- Located high on the moors, overlooking a meeting of streams near St Cleer, this impressive quoit is known locally as the ‘giant’s house’ and, although a sweet image, John Norden’s 16th century description of “a little howse raysed of mightie stones, standing on a little hill within a fielde” somewhat belies it heftier significance. It is widely considered to be the best-preserved quoit in Cornwall, and among the best in the UK.
- Erected in the early Neolithic period (c3500BC), and originally partially covered by a mound, Trethevy Quoit is unusual because not only does it have 6 supporting stones forming its internal chamber, but it was also constructed with an antechamber (although only one of the two original stones still remains). The only other Cornish quoit to boast two chambers is Lanyon Quoit. The huge Trethevy capstone sits at an uncomfortably steep angle, though it is unconfirmed as to whether this was its original position or the result of partial collapse at some point in its 5 millennia history. At the lower side of the capstone, five small hollows can be found.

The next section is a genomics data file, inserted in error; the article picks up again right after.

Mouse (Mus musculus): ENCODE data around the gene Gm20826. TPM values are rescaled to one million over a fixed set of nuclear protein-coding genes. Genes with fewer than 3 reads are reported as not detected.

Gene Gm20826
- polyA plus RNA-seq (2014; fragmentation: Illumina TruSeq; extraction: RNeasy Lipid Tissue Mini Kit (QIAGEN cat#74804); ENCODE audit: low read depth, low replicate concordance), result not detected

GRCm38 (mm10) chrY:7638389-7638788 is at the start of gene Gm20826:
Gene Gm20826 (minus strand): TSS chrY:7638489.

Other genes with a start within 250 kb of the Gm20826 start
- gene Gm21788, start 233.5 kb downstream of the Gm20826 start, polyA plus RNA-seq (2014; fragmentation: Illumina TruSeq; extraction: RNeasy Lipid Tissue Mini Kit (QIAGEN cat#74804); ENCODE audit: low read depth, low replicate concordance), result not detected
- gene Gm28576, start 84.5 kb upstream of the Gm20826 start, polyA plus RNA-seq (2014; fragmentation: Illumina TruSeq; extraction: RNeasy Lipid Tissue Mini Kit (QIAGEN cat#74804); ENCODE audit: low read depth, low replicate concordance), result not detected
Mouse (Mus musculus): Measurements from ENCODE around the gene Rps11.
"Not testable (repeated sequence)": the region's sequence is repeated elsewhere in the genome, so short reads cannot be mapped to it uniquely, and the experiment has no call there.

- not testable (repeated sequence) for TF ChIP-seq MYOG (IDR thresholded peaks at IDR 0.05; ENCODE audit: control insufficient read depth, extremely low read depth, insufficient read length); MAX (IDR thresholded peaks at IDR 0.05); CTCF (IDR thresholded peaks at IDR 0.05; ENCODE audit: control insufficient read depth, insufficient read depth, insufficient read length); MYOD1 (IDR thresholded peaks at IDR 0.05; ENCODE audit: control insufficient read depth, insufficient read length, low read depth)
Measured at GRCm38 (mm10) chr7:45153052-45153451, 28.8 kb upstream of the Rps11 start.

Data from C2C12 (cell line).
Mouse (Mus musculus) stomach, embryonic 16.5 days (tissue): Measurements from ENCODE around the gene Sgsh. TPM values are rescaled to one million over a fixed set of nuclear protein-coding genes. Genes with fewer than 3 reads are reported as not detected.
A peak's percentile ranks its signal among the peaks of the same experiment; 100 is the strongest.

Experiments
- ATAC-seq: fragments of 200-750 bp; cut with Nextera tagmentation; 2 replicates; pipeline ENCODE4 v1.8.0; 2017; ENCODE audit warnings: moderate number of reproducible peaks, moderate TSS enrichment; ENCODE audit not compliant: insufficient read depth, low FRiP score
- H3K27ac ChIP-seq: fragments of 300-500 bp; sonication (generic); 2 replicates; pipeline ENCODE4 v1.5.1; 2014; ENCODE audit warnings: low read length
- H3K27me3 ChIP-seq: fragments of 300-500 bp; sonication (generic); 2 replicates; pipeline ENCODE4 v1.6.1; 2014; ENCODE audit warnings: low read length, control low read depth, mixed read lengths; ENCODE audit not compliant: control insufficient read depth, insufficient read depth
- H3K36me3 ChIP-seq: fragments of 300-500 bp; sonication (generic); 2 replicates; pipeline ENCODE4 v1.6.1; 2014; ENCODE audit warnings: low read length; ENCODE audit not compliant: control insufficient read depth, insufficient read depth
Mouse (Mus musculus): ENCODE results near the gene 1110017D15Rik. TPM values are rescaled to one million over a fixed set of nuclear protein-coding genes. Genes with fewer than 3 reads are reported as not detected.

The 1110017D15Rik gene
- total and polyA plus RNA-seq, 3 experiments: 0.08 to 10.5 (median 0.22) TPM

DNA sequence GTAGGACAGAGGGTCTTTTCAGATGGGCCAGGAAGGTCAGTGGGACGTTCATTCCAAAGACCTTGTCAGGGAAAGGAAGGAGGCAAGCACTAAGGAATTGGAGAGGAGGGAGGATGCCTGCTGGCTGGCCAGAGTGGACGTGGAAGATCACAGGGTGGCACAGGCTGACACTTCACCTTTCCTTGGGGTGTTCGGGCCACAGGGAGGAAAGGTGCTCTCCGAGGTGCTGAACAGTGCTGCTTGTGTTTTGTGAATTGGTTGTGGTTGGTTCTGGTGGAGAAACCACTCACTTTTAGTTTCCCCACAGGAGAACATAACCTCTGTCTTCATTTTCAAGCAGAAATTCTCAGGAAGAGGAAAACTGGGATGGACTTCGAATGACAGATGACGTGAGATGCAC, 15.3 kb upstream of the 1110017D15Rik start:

However, the two features that make this portal dolmen particularly interesting are the circular hole cut in the higher most corner of the capstone and another larger hole seemingly cut into the top of two of the upright stones. Speculation has informed us that the small round hole could have been used for astronony, and that the side gap might have been used as a supplementary entrance for corpses in times of funereal ritual, but both peculiarities are unique to this megalithic site and so experts still puzzle.